Chapter Eight: The Minor Witnesses
These witnesses recount only what they saw or what they claim to have seen, without much comment. Criticism here pertains only to details, which are often small. While the great enigmas of the concentration camp problem can only he approached through the major witnesses, the others cannot be overlooked.
l. Frere Birin
Frere Birin, whose real name is Alfred Untereiner, published a chronological account of his experiences at Buchenwald and Dora entitled 16 mois de bagne (Reims: Matot-Braine 1946). In the prologue, he relates the circumstances that led to his arrest and deportation. He was arrested in December 1943, was deported to Buchenwald on January 17, 1944, and was transferred to Dora the following March 13th. We were in the same deportation convoy and in the same transport from Buchenwald to Dora. Our registration numbers were also close together: 43,649 for him, and 44,364 for me.
We were liberated together. But, inside the camp we fared differently:Thanks to the perfect knowledge that he had of the German language, because of his Alsatian origin, he managed to get himself assigned as secretary of the Arbeitsstatistik (work statistics office ) a particularly privileged position, while I shared the common lot until sickness interrupted. As secretary of the Arbeitsstatistik, he rendered innumerable services to a large number of prisoners! Especially to the French. His devotion was without limits. Implicated in a plot which I have always believed was without substance, he was incarcerated in the camp’s prison for the last four or five months of his deportation. He is presently teaching, if I am not mistaken, in the Ecoles chretiennes, at Epernay.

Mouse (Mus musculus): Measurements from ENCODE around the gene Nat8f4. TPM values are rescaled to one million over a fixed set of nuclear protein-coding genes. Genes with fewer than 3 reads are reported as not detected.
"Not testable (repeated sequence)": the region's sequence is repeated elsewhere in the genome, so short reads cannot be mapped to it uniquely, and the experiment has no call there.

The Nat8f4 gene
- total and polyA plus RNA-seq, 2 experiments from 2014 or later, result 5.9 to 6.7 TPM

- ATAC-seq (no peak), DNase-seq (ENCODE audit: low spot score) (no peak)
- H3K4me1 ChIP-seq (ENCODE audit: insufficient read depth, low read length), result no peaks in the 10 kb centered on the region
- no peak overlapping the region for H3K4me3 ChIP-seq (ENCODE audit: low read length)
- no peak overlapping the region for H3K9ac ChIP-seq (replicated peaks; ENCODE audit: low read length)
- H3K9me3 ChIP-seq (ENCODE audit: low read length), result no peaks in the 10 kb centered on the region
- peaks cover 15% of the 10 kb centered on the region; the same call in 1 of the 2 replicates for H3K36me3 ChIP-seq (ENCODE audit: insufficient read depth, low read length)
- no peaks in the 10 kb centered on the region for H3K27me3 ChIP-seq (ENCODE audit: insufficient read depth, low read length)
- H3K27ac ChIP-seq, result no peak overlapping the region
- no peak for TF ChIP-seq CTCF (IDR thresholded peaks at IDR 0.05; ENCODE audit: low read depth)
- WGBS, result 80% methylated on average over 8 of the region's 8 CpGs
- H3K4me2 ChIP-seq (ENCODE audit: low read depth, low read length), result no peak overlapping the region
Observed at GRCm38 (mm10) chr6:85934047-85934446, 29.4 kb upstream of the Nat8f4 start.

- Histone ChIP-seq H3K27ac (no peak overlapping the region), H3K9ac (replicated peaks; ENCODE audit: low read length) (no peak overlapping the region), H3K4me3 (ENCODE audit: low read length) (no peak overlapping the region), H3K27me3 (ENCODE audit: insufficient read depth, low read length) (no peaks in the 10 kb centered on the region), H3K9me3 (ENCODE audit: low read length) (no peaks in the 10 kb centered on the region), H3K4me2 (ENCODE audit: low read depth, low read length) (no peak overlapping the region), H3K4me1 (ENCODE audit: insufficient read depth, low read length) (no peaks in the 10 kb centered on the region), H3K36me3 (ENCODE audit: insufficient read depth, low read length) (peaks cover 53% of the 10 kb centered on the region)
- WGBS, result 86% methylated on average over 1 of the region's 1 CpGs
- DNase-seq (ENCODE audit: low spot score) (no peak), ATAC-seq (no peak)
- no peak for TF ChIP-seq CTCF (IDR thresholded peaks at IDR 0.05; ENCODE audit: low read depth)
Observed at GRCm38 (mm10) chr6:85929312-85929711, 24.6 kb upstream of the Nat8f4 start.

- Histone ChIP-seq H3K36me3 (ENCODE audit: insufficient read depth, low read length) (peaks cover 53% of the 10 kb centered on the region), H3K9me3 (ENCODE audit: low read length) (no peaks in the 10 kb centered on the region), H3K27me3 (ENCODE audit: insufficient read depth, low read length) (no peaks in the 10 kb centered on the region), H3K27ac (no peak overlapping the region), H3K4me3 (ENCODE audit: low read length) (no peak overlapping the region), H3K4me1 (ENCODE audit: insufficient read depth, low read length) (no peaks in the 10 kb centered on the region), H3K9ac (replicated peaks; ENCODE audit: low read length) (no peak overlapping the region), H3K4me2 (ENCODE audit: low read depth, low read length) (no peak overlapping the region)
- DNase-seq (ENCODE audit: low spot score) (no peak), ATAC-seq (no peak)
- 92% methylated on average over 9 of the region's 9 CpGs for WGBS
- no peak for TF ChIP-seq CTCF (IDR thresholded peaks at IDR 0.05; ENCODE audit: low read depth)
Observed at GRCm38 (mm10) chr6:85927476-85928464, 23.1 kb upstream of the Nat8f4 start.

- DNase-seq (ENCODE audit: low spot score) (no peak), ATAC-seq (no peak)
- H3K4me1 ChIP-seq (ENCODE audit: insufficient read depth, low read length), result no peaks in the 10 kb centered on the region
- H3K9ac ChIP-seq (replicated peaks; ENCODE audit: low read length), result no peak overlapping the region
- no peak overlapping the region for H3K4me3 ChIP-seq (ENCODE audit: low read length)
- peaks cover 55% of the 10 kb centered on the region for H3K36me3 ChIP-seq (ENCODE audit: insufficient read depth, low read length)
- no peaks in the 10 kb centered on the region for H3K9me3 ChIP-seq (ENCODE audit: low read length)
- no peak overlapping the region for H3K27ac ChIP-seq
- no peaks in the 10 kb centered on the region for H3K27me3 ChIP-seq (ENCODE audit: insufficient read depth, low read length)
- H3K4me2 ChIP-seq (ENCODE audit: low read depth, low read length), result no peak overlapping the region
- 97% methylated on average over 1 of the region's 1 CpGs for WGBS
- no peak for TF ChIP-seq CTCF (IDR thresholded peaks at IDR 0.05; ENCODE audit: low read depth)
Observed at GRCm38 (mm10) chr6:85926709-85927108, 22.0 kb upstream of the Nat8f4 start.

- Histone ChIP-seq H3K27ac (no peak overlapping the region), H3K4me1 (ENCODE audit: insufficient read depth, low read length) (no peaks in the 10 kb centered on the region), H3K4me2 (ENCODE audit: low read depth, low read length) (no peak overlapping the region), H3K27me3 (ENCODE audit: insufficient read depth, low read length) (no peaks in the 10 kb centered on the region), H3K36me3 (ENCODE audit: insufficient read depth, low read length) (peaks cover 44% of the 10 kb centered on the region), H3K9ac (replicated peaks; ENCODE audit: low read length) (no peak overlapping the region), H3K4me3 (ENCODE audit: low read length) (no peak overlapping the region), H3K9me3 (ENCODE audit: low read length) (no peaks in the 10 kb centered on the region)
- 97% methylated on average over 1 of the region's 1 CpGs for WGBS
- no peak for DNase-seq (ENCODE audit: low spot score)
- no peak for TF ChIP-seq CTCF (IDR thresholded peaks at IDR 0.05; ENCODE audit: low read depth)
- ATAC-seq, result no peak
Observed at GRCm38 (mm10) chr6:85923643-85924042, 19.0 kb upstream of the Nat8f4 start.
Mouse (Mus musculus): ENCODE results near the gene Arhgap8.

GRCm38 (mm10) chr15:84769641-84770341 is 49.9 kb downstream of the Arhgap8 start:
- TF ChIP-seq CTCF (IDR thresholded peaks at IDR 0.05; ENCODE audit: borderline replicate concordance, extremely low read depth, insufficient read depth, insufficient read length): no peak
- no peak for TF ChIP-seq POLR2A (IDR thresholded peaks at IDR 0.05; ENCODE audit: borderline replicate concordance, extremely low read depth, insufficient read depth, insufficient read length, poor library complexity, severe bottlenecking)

Frere Birin claims that 16 mois de bagne is a faithful account. “I wish nevertheless only to give an account of what I have seen,” writes the author (page 38). Perhaps indeed he believes this quite sincerely. But we shall see how faithful it really is. He writes that in the deportation train from the Compiegne station “They made us get into an '8 chevaux 40 hommes ' car… but 125 of us.” (page 28)